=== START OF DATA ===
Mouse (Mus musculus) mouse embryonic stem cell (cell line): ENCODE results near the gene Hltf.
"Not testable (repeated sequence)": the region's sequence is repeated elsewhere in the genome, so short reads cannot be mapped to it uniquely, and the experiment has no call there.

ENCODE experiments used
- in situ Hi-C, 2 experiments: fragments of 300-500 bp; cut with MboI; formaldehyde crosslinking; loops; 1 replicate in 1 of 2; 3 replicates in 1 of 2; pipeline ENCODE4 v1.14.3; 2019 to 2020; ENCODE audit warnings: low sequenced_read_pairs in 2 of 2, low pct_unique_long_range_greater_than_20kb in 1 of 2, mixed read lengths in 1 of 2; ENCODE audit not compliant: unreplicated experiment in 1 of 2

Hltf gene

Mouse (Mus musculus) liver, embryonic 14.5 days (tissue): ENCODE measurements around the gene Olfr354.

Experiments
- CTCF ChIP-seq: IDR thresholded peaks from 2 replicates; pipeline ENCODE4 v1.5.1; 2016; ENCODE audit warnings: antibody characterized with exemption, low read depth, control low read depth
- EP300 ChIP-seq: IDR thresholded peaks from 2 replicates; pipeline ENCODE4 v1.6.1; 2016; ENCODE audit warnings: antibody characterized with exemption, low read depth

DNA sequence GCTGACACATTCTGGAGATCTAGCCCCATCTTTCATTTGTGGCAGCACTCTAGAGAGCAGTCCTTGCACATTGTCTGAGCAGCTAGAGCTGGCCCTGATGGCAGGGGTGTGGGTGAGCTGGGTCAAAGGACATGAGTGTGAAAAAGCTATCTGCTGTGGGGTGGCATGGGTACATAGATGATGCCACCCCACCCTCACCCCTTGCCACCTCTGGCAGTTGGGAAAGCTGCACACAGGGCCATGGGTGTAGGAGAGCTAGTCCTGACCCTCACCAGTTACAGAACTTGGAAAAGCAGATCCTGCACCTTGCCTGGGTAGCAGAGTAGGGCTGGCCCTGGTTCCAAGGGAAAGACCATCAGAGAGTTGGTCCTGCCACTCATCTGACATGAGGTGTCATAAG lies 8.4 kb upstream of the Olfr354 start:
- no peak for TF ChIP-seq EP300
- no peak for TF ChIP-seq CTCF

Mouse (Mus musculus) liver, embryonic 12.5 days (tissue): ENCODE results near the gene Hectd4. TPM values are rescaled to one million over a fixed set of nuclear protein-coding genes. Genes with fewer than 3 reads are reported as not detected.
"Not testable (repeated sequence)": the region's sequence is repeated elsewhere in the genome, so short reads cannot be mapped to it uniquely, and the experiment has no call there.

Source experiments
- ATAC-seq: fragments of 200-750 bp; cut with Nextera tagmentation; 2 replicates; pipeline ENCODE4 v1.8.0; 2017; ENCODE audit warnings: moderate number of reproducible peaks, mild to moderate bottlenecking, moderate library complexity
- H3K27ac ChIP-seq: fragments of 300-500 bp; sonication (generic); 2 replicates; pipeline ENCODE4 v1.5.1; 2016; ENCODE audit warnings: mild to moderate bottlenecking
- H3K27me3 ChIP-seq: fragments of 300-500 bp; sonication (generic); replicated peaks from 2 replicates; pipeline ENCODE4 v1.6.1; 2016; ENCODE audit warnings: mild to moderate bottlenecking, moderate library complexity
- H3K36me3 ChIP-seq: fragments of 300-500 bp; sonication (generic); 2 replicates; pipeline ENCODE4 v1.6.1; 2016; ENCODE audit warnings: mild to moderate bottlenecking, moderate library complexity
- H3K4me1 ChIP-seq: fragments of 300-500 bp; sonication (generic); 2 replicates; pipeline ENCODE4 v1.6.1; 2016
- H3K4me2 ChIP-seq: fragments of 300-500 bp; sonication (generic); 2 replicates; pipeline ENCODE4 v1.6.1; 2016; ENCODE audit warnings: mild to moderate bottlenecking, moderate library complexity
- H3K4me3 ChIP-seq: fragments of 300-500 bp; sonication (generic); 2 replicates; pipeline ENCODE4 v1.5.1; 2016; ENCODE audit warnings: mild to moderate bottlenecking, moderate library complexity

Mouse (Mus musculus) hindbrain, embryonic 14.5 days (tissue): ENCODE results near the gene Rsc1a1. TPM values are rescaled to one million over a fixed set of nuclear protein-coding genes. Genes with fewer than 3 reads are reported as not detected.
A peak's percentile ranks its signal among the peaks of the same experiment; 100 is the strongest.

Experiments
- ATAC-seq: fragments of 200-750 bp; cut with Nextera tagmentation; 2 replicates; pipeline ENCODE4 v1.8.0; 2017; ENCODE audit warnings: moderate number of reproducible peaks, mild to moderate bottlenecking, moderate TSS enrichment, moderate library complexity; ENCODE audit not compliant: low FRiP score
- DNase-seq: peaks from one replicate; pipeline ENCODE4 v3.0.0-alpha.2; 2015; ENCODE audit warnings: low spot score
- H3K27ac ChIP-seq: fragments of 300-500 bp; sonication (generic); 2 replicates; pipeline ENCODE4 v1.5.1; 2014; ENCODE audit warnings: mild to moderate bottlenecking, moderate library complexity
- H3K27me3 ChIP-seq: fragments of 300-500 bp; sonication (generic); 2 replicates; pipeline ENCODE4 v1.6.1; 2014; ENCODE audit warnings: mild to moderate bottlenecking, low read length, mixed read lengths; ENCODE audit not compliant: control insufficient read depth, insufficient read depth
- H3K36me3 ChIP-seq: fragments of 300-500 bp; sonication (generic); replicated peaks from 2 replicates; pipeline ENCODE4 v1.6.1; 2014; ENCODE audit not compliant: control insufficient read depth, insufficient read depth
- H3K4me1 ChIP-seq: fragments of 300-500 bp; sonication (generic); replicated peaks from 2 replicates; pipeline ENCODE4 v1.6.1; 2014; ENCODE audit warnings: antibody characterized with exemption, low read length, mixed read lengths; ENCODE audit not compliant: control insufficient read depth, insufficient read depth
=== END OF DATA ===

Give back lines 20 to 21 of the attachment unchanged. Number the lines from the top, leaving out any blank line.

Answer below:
- H3K4me1 ChIP-seq: fragments of 300-500 bp; sonication (generic); 2 replicates; pipeline ENCODE4 v1.6.1; 2016
- H3K4me2 ChIP-seq: fragments of 300-500 bp; sonication (generic); 2 replicates; pipeline ENCODE4 v1.6.1; 2016; ENCODE audit warnings: mild to moderate bottlenecking, moderate library complexity